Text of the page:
EconoMatters, Rethinking Europe

The End of the Second Elizabethan Era

Many Truss-backers within the Conservative Party may have to learn the hard way that what is really holding back the UK economy are the economic costs of Brexit.

Credit: Inductiveload - WikiMedia Commons

Takeaways


  • While key measures held out by Truss – supply-side reforms and a Big-Bang 2.0 for the City of London – sound attractive, the UK is already one of the most lightly regulated advanced economies in the world.
  • The UK’s new prime minister Liz Truss marks a wholesale change in economic policy for the country.
  • UK public sector debt maturity is the longest in the advanced world – and twice the OECD average of eight years.
  • The Conservatives (currently polling at 31%) are trailing Labour (42%) badly in the polls. Unless something changes, the Conservatives will lose the next general election.
  • Writing a big cheque to put the energy price crisis to bed will free Truss to move onto other policies and should boost the Conservatives’ standing in the polls.
  • Brexit has damaged the UK’s standing in the world and its economy. But UK politics has, by and large, shifted away from populism.

As we think about the road ahead for the UK at the end of the second Elizabethan era, some political, economic and financial issues stand out.

The Tories are taking a big gamble on Trussonomics

The country’s new prime minister Liz Truss marks a wholesale change in economic policy for the UK. For now, it is still early days and the specific policy details on what “Trussonomics” will actually mean in practice are not clear.

What we already know is that , in order to win the Conservative leadership election, Truss played to her party’s base by promising “no to handouts” to help households manage soaring energy bills.

However, as her first act as prime minister, Truss announced an “energy price guarantee.” When combined with previously announced support (a £400 energy bill discount and the temporary removal of green levies), this will likely prevent any further material rise in household energy bills for the next two years.

Truss has also promised “equivalent” help for businesses for six months – but some form of generous help will likely be extended for longer than that. The final cost of the policy will depend on how prices in energy markets evolve over the policy horizon.

Costly measures

If widespread estimates that these measures could cost in the range of £150 billion turn out to be true, it would be more than twice as expensive as the Coronavirus Job Retention Scheme.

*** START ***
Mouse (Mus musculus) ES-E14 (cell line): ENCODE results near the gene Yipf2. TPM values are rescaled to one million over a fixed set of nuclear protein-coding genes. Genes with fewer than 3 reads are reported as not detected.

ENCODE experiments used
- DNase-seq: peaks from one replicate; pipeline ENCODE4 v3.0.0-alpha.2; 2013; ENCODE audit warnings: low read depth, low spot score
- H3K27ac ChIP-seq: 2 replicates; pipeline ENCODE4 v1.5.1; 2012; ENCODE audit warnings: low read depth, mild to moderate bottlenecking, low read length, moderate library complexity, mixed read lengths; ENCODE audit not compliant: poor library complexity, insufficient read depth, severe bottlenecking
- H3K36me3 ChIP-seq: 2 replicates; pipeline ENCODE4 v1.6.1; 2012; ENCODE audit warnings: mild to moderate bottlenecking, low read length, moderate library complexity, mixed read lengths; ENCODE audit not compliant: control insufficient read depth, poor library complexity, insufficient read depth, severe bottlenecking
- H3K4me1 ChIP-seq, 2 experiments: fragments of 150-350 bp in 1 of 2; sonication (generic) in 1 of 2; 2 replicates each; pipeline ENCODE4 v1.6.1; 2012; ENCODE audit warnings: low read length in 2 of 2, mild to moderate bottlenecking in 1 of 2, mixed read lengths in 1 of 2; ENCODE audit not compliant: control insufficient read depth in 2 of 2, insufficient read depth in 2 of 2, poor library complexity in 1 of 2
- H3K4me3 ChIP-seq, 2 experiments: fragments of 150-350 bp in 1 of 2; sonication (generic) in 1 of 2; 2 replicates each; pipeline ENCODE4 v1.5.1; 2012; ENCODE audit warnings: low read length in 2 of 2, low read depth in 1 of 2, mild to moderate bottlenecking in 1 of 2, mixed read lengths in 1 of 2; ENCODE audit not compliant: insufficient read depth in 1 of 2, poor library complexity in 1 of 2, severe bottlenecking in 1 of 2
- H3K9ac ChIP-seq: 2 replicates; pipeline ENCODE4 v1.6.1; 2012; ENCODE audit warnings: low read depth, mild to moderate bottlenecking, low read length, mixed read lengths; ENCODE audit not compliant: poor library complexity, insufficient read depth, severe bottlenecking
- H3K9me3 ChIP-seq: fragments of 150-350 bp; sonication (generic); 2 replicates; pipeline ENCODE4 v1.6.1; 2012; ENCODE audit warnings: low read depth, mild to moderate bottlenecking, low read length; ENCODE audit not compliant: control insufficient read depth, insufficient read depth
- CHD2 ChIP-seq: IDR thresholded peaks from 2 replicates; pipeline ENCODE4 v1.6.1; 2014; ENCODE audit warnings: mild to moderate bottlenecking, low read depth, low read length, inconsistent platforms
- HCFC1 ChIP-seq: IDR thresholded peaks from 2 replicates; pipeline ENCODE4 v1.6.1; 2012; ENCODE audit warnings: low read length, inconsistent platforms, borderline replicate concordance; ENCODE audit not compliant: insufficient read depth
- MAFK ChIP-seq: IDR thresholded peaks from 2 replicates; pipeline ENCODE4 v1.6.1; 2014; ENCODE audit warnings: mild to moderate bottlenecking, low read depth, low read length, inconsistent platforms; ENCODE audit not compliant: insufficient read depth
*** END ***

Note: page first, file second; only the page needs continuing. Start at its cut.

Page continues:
Is it good politics? Yes. Worries about the cost of living will not go away any time soon and could distract the new prime minister from her two big (overlapping) objectives – first, to return the economy to growth and second, win the next election.

Writing a big cheque to put the energy price crisis to bed will free her to move onto other policies and should boost the Conservatives’ standing in the polls.

Kwarteng’s pro-growth policies

The UK’s new chancellor Kwasi Kwarteng is competent, pro-markets and has a good grasp of economics. But he is also a politician.

As a result, it remains an open question whether he will force Truss down a more economically literate path. That would mean a cautious approach to big fiscal injections when inflation is soaring. Alternatively, he would follow the zeitgeist in the Conservative Party and play Truss’s sidekick.

To say the early signs are mixed probably puts it a little favorably. Kwarteng’s decision to direct officials to focus on coming up with policies to raise annual real GDP growth to 2.5% will play well to the Conservative Party base.

However, the factors that have lowered UK potential growth following the 2008 global financial crisis are complex and uncertain. If solving these problems were simple, it would have happened long ago.

What is holding back the UK economy?

Many Truss-backers within the Conservative Party may have to learn the hard way that so-called “Treasury orthodoxy” was not the major factor holding back the UK economy after all. An honest appraisal of the economic costs of Brexit would be a better place to start.